Friday31 March 2023

Twitter, Azure and Google Talk All Suffer From Outages Today; Not A Good Day For The Cloud

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Today was a bad day for the cloud as first Google Talk, then Microsoft Azure, and finally Twitter all faced outages that ran into hours of downtime or intermittent problems. The incident highlights one of the problems that companies face in putting their eggs in very large baskets. The outages began with Google talk and kicked off around 4am this morning (7-26-2012). This was not a simple issue with being able to connect to the servers though, it was something more widespread.

With the outage as widespread as it was we highly doubt that we will ever get a straight answer from Google so all we have are theories and guesses. Still it was certainly an issue that was across the board for Google encompassing their Google+ IM, Gmail in addition to Google Talk. When we attempted to use the service it appeared to load properly and even allowed for proper authentication. However, as soon as we tried to open a chat with someone we received our errors and ultimately were disconnected. Now, considering the usual way that federated messaging services run this might be a problem with the SIP gateway servers that allow external access to the internal paths for message transfer.

We have seen this happen in Microsoft Office Communication Server before when there were networking issues between the pool servers and the gateway. In one case a certificate issue brought the whole IM network down because the systems refused to talk to each other. Granted this is pure speculation on our part as we do not have details on how Google operates their messaging network.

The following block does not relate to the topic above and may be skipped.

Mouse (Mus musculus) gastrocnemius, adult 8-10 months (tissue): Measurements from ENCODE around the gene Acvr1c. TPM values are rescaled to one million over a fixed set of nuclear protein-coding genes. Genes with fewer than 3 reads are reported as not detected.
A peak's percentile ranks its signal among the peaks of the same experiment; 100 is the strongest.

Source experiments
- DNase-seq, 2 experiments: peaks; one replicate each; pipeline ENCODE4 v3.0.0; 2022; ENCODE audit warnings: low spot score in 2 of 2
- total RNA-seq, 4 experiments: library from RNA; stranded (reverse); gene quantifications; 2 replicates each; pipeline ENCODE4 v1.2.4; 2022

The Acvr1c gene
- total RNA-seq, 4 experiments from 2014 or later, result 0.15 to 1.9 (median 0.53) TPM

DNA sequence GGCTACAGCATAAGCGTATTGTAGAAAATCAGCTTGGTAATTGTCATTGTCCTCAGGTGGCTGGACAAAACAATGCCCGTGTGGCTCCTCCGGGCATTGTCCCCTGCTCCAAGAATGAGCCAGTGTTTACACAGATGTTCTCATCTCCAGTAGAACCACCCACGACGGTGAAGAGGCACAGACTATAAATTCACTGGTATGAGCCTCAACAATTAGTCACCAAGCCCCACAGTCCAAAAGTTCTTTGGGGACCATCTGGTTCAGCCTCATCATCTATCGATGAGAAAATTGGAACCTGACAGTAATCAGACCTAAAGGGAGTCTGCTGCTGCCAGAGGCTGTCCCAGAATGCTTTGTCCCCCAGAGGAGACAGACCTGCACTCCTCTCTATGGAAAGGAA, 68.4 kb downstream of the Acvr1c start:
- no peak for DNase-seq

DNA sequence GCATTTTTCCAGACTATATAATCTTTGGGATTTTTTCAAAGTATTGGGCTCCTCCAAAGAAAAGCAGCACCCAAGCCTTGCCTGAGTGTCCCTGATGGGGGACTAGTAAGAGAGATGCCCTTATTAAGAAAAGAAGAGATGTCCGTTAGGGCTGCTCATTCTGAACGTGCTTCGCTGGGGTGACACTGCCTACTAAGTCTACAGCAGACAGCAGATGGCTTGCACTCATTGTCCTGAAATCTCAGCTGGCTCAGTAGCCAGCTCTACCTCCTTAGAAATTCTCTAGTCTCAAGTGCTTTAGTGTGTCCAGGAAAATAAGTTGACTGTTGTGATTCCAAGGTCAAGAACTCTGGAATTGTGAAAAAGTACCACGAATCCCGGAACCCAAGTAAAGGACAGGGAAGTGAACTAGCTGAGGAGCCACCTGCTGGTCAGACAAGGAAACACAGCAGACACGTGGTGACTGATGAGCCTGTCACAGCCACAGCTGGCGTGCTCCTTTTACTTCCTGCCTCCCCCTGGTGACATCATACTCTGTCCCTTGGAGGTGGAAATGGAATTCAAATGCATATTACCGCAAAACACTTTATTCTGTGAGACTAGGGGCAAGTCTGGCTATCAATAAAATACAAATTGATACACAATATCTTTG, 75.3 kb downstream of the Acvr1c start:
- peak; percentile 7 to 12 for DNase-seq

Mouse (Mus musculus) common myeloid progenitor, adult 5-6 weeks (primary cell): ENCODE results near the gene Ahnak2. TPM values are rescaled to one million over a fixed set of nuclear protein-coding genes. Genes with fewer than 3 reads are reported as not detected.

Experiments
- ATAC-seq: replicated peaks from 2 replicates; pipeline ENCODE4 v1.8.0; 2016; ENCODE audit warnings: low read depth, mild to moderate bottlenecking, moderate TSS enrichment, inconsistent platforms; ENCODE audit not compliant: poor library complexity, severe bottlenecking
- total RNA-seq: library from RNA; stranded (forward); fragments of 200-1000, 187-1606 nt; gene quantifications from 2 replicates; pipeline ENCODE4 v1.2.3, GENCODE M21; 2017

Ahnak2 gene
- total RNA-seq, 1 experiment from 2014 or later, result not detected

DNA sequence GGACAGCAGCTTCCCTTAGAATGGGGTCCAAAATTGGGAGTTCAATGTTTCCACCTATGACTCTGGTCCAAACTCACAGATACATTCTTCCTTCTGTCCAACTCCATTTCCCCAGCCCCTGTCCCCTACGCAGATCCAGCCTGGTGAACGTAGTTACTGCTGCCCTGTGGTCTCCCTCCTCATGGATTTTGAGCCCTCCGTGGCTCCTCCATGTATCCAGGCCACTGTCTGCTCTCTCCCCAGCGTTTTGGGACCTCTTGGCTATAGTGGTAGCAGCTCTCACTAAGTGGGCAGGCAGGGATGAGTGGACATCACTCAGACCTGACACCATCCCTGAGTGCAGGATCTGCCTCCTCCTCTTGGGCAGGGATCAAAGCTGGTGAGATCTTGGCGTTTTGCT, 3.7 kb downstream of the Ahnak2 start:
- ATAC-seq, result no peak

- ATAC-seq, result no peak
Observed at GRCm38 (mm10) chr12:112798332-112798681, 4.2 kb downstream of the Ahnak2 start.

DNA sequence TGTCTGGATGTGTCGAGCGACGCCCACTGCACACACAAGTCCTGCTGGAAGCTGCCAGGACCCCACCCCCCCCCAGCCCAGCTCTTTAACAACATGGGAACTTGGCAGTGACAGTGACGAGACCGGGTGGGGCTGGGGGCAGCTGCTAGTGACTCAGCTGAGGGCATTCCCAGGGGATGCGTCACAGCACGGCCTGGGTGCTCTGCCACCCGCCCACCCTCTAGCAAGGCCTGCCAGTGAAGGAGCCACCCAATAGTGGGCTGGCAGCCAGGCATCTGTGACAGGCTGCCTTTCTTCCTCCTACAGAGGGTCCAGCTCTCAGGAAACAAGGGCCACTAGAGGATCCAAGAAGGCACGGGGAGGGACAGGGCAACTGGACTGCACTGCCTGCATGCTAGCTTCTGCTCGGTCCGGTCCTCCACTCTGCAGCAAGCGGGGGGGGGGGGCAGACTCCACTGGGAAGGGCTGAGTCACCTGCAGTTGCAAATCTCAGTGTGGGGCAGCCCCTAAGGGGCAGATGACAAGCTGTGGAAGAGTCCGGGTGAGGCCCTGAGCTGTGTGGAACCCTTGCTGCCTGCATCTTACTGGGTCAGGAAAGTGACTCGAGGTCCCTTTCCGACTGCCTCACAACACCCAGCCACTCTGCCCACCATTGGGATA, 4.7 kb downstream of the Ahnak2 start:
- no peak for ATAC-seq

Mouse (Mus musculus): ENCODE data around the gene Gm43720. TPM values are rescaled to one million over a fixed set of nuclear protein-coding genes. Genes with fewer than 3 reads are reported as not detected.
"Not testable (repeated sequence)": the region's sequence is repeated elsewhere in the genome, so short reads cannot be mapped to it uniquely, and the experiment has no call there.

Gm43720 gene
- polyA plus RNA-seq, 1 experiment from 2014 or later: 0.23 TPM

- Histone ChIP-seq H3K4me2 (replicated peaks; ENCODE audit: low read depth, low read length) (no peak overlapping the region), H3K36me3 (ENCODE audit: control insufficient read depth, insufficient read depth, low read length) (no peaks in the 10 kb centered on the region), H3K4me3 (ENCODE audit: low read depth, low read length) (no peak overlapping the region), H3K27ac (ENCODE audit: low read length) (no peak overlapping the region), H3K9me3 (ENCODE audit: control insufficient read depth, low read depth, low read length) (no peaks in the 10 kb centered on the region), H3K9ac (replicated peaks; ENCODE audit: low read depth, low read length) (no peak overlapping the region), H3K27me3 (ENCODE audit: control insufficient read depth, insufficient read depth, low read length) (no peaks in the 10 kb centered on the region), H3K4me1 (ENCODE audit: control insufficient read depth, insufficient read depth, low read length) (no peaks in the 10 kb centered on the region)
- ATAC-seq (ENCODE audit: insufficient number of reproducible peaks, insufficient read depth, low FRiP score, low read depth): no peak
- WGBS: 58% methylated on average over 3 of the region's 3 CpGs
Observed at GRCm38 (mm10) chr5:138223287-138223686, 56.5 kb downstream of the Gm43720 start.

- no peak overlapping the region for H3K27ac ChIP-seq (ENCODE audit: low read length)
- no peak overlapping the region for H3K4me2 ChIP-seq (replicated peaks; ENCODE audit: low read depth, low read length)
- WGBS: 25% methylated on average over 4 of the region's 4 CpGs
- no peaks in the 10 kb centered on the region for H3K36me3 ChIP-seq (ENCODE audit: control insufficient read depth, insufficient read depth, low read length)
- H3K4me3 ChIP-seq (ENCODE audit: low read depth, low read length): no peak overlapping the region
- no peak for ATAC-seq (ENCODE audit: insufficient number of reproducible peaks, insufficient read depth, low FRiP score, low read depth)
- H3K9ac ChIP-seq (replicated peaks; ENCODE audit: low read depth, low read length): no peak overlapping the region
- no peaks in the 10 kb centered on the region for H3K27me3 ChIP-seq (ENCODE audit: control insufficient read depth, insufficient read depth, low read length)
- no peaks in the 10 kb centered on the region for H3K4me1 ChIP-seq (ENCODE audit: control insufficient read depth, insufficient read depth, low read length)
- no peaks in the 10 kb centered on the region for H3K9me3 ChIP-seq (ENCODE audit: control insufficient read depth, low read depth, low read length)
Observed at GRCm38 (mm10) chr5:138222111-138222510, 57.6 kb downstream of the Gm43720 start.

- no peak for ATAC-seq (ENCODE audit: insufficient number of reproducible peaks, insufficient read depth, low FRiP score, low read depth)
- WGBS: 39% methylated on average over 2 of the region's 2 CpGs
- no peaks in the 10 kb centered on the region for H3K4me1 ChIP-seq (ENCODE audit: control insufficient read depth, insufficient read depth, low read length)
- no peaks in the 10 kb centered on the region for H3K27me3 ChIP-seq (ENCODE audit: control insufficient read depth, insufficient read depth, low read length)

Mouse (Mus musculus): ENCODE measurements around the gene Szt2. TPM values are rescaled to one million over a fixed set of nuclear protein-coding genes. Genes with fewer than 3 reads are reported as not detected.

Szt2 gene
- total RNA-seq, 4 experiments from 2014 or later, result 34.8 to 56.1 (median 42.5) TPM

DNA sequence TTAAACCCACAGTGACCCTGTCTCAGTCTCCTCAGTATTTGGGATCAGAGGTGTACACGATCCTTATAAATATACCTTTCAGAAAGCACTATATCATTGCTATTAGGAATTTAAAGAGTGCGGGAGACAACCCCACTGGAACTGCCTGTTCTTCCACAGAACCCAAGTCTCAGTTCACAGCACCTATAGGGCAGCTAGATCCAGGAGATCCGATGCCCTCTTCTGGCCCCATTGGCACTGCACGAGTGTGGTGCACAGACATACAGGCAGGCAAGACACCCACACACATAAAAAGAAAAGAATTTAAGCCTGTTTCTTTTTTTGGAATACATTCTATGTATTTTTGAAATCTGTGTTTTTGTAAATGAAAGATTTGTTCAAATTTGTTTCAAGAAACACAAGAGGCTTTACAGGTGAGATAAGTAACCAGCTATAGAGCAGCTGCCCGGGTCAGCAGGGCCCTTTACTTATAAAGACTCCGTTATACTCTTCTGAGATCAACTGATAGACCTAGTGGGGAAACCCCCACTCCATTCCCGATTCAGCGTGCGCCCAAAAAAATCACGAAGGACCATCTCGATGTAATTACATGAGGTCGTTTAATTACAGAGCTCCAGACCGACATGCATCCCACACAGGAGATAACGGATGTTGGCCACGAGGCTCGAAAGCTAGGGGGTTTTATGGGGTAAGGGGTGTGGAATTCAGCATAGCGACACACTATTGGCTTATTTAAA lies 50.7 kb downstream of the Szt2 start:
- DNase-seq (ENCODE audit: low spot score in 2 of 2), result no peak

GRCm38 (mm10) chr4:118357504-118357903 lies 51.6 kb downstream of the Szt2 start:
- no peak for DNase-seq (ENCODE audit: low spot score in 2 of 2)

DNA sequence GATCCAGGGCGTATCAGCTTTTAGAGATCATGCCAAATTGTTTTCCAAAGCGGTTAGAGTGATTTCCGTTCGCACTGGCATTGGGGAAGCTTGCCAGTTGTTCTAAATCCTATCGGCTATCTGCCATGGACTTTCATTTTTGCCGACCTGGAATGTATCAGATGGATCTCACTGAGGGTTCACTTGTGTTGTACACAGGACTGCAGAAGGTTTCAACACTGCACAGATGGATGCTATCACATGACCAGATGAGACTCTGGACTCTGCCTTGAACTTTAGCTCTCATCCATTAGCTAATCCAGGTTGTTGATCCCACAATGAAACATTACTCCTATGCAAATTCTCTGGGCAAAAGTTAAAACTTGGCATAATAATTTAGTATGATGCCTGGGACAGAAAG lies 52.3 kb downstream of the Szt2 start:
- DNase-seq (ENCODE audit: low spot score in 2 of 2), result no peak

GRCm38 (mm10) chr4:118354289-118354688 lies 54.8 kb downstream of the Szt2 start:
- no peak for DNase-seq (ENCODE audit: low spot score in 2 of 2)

After Google’s issue came word that Microsoft’s Vaunted Azure was down in many places across Western Europe. This is another issue where we will not get any details about what is really going on. All anyone from Microsoft ever posted was a note saying they were actively investigating the issue, but assured people that their storage would not be affected in any way. The outage affected Microsoft’s hosted services and prevented people from provisioning (or accessing in some cases) their virtual servers. Some speculated that there might have been issues at the Dublin Data center. This center has had power issues in the past that have brought Amazon and Microsoft down for short periods of time when power providers failed to keep things running smoothly. At the time of this writing Microsoft says that All services are back online. Still it makes you wonder about their push to the cloud with Windows 8… at least it makes us wonder.

Last on the list was Twitter who also had an issue in two data centers which took the service offline for several hours. The Twitter issue is a big one in that it illustrates that even with failover and backup you can still have outages. It honestly reminds me of a situation where not two but three different failovers did not kick in. The failure which was later found to be in the actual system that was supposed to automatically switch from one power source to the other and back delayed an multi-million dollar project by over 60 days. Fortunately that failure happened during the power systems validation phase BEFORE we even started to switch to the servers in this datacenter so the company involved did not suffer any down time.  

Twitter was only down for about an hour but the service was affected by sluggish performance for around four hours total. Like we said it was not a good day for supporters of the cloud, but hopefully the issues will lead to better services; at least that is what we would like to see. Unfortunately, many companies will only spend the time and money to Band-Aid the issue and move on. Which means that  we are likely to see more outages and down time in the future.

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Last modified on Thursday, 26 July 2012 22:36

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